Deaf Culture Training

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What is Deaf culture?

Deaf History in America

Deaf history in America encompasses a vast array of experiences and contributions by Deaf individuals. In this lesson, we explore:

  • The invention of the telephone by Alexander Graham Bell and his support of the eugenics movement.
  • The unique Deaf community on Martha’s Vineyard.
  • The establishment of the first school for the Deaf in America.
  • The formation of Gallaudet University.
  • Laws and regulations that have impacted Deaf education.
  • Important organizations that promote the rights and interests of the Deaf community.

Although not inclusive of all attributes of Deaf history in America, this timeline shows a few significant events in Deaf history.   

Marthas vineyard

During the colonial period, there were few educational opportunities for Deaf individuals in America. However, a small deaf community formed in Martha’s Vineyard, where a hereditary form of hearing loss allowed a unique sign language to develop and flourish.

The American School for the Deaf, the first school for the Deaf in America, opened in Hartford, Connecticut. It was founded by Thomas Hopkins Gallaudet and Laurent Clerc, a Deaf educator from France.

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The first federal legislation regarding Deaf education, the Gallaudet University Charter, was signed into law by President Abraham Lincoln. The charter provided for the establishment of a university for the Deaf, which would become Gallaudet University.

The signing of the Americans with Disabilities Act.

The Americans with Disabilities Act (ADA) was passed, which prohibited discrimination against individuals with disabilities, including Deaf individuals. This law helped to ensure equal access to education and employment for Deaf individuals.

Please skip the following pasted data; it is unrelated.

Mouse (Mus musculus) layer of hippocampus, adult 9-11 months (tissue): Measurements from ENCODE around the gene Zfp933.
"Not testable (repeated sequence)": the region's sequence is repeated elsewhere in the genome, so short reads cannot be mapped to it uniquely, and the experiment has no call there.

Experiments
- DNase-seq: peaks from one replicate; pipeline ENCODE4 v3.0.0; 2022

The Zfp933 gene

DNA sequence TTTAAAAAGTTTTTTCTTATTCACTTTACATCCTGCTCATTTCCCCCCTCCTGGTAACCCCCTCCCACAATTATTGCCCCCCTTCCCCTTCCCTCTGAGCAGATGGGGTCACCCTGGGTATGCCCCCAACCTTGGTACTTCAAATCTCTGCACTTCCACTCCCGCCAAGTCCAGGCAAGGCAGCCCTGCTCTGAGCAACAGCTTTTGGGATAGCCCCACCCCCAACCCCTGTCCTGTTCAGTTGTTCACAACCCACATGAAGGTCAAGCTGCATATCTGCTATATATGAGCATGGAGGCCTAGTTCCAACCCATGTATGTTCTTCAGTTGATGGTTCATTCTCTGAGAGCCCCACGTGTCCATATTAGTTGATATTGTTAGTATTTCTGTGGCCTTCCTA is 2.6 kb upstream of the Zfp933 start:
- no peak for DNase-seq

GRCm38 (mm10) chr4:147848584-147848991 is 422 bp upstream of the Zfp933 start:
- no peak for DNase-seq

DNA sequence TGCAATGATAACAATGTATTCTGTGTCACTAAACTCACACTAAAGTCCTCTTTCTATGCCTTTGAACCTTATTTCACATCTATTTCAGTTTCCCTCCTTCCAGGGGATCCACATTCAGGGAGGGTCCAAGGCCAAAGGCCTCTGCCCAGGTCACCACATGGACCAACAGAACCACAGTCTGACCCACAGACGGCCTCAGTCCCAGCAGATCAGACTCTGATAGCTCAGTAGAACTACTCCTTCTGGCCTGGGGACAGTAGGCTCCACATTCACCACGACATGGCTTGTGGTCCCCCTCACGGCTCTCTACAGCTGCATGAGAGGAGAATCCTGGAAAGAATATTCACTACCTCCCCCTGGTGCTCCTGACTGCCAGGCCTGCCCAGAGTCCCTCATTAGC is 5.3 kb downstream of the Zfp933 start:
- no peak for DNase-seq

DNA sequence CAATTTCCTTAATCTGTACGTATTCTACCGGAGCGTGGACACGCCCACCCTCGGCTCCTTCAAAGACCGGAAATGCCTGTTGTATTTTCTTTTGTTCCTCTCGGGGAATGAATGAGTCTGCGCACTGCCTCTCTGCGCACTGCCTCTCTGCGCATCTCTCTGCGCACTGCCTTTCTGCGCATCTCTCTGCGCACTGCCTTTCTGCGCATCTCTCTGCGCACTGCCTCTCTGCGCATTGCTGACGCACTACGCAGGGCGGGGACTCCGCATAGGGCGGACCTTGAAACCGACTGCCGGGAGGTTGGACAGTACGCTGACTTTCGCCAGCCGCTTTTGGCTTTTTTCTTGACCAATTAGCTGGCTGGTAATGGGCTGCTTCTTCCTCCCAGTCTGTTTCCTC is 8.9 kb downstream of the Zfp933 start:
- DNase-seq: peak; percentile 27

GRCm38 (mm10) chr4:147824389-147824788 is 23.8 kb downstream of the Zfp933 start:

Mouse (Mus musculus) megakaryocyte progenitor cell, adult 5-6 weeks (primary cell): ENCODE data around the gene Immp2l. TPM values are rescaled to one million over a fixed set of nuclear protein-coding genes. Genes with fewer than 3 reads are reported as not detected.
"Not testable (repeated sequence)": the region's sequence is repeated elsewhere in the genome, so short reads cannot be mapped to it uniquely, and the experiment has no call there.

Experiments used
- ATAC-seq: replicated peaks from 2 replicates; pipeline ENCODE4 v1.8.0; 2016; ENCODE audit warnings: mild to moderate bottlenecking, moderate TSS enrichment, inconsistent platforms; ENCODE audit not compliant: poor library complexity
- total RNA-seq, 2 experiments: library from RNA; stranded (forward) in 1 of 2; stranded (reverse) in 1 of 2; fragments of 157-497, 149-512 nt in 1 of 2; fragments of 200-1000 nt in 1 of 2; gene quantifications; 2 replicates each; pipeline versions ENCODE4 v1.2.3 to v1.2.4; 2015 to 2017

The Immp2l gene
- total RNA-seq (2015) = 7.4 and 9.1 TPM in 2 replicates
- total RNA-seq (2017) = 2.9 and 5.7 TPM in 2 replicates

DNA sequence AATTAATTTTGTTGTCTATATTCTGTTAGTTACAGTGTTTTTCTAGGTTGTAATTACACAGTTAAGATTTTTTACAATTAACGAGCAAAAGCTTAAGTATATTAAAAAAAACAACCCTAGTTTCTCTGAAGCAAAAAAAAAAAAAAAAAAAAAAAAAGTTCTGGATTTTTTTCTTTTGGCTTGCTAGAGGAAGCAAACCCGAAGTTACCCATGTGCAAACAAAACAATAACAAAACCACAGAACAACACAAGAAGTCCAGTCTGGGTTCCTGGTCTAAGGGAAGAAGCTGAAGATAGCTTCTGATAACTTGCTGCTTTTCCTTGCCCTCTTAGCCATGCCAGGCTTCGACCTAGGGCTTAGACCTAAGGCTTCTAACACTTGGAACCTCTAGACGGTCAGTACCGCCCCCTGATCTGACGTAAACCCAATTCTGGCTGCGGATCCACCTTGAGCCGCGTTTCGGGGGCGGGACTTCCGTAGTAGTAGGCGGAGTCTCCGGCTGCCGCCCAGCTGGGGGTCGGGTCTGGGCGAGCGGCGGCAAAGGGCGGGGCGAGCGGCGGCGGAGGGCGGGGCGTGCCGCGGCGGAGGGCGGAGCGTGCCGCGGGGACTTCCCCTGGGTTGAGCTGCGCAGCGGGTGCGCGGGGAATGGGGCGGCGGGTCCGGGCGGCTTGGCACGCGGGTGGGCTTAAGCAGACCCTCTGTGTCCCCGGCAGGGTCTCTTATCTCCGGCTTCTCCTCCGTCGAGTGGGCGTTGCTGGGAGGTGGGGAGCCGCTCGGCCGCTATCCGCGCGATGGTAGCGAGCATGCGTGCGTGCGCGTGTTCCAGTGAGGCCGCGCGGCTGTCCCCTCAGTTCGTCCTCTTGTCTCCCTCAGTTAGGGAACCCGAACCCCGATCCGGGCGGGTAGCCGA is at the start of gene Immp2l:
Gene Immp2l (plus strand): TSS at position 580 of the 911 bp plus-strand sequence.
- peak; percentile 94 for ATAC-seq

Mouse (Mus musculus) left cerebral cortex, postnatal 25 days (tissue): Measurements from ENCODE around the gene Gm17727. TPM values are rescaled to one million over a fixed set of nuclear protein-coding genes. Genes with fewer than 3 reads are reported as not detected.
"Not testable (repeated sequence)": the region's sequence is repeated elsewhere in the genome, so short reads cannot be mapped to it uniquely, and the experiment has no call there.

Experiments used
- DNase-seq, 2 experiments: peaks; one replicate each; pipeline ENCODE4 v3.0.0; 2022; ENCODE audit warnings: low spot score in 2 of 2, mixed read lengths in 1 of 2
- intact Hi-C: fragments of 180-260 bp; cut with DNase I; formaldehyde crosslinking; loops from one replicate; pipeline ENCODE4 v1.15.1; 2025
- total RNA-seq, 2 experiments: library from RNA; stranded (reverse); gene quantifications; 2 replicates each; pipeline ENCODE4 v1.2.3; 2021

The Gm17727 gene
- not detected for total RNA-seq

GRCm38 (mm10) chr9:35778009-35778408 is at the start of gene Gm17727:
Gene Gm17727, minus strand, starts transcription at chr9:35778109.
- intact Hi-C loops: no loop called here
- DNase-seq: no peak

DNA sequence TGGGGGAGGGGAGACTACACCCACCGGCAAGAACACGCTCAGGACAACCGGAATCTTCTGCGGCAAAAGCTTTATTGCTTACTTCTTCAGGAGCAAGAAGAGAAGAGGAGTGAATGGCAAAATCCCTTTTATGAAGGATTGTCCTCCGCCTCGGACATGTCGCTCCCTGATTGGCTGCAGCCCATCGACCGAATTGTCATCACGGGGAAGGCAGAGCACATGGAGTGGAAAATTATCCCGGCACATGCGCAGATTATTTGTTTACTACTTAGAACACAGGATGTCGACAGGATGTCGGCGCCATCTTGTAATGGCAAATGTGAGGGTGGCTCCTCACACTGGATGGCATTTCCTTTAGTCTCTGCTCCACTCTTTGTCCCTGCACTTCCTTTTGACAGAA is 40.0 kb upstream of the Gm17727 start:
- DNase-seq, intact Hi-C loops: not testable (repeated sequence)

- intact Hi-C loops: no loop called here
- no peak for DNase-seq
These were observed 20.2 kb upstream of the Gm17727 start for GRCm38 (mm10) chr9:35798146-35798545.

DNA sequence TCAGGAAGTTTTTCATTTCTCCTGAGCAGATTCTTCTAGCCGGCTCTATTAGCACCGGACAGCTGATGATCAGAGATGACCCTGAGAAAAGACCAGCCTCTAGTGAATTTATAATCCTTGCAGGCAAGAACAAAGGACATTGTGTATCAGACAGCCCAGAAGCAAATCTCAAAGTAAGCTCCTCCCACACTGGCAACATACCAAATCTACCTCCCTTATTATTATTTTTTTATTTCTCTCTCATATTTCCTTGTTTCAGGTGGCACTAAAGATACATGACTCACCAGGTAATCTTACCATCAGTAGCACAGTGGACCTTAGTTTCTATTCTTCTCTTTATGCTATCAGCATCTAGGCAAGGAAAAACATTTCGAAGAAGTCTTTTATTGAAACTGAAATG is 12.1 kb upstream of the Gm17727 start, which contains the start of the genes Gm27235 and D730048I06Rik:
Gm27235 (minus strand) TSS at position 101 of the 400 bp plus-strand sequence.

Facts about alexander graham bell

Alexander Graham Bell was originally seeking a way to improve communication between his wife and mother, but inadvertently invented the telephone, a device that ironically excluded Deaf individuals from having equal access to phone communication until recently.

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The Bilingual Education Act was passed, which provided funding for bilingual education programs in public schools. This act helped to support the use of sign language in Deaf education.


The National Association of the Deaf (NAD) is an organization run by Deaf individuals. It was founded in Cincinnati, Ohio. The organization was established to promote the rights and interests of Deaf individuals in America

One of the most pivotal events for the Deaf community in America has been the development of Deaf education. These historical figures played a significant role in the establishment of Deaf education in America.


Thomas Hopkins Gallaudet

Gallaudet traveled to Europe to find a Deaf educator. He met Laurent Clerc in France and convinced him to come to America. Together they founded the American School for the Deaf.


Laurent Clerc

Clerc worked as an educator at a Deaf school in France. He came to America after meeting Gallaudet and co-founded the American School for the Deaf. He is known as the first Deaf educator in America.

Deaf history is an integral part of the broader history of human culture, and studying it helps to foster appreciation and understanding of Deaf culture and community. Learning about deaf history is crucial for promoting acceptance and inclusivity in society.

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All of these answers describe why it is important to learn Deaf history.